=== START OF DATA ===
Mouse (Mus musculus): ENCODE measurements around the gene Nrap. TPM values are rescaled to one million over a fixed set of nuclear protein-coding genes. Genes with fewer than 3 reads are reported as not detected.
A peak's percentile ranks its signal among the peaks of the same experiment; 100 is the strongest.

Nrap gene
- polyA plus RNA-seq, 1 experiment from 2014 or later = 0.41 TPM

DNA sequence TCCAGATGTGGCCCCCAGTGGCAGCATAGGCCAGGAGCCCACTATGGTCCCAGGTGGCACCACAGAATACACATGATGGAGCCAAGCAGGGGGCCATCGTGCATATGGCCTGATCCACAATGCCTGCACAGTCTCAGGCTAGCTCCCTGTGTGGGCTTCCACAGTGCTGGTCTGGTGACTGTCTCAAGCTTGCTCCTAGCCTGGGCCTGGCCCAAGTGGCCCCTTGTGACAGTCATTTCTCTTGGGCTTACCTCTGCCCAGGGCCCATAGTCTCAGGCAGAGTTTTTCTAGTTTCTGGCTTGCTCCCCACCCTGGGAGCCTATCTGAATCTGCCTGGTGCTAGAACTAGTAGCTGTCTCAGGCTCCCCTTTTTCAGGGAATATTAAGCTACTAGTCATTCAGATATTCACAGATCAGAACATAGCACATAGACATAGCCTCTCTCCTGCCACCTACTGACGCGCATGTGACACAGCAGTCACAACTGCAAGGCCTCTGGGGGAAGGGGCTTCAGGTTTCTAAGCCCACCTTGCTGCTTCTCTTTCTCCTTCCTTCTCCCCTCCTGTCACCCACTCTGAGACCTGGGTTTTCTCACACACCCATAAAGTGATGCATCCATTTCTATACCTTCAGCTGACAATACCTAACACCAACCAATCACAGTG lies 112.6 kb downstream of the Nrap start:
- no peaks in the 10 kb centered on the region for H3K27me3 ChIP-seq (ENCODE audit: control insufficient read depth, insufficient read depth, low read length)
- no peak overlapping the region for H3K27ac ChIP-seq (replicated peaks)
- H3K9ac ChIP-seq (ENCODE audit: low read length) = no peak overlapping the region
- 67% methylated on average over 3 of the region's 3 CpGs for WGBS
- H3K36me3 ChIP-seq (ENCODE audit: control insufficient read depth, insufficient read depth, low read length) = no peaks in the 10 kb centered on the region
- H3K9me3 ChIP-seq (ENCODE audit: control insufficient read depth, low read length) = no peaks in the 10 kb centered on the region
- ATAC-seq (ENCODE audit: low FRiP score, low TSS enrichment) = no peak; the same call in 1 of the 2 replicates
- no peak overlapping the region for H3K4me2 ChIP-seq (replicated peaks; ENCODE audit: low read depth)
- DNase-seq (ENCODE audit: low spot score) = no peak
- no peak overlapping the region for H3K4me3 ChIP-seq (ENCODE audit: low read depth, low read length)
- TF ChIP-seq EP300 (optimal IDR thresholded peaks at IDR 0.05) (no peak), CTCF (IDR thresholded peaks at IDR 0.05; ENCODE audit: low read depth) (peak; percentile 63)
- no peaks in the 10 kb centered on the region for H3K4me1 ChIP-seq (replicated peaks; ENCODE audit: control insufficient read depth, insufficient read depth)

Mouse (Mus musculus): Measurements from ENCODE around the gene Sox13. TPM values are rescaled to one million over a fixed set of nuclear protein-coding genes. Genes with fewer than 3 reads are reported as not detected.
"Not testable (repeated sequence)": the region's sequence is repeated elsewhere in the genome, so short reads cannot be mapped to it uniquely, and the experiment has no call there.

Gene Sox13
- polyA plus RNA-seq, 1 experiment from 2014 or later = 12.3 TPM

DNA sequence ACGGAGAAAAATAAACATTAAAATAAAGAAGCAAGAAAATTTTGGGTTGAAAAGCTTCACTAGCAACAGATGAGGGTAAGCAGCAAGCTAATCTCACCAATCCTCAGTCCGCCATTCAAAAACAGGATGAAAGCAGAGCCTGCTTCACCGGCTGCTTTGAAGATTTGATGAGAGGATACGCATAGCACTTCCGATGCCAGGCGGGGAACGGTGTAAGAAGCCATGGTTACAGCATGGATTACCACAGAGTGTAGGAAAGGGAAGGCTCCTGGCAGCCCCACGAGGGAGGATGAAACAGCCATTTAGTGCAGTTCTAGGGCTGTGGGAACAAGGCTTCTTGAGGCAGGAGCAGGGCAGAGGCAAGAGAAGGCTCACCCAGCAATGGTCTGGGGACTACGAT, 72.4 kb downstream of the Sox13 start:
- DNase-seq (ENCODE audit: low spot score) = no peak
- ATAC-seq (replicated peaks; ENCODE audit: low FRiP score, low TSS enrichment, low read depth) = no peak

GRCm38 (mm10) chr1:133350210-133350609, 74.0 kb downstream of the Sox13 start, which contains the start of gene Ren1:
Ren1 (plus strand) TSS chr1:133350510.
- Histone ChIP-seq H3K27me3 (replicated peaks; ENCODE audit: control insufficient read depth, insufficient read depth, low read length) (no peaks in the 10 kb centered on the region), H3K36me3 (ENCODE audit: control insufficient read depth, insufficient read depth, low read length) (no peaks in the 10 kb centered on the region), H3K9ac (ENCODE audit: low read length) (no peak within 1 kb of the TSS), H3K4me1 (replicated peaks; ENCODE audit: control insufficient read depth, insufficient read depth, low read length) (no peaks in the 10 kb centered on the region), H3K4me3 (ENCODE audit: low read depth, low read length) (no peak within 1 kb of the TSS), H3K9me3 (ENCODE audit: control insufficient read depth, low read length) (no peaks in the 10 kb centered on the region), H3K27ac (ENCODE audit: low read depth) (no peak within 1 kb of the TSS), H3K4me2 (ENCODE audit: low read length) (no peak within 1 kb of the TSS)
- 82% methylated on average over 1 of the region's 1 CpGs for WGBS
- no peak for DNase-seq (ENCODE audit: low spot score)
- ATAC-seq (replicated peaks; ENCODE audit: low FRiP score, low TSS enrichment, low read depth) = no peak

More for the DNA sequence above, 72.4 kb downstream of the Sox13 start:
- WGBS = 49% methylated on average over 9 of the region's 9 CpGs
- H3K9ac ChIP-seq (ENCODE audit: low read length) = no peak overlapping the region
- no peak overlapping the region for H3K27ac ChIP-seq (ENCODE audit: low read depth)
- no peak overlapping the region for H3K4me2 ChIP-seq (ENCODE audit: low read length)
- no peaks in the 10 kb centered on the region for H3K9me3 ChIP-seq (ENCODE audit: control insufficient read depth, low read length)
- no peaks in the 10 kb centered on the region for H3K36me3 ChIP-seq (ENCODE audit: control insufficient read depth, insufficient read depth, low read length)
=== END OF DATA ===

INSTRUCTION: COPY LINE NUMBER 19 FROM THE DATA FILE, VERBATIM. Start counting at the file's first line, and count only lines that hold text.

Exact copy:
"Not testable (repeated sequence)": the region's sequence is repeated elsewhere in the genome, so short reads cannot be mapped to it uniquely, and the experiment has no call there.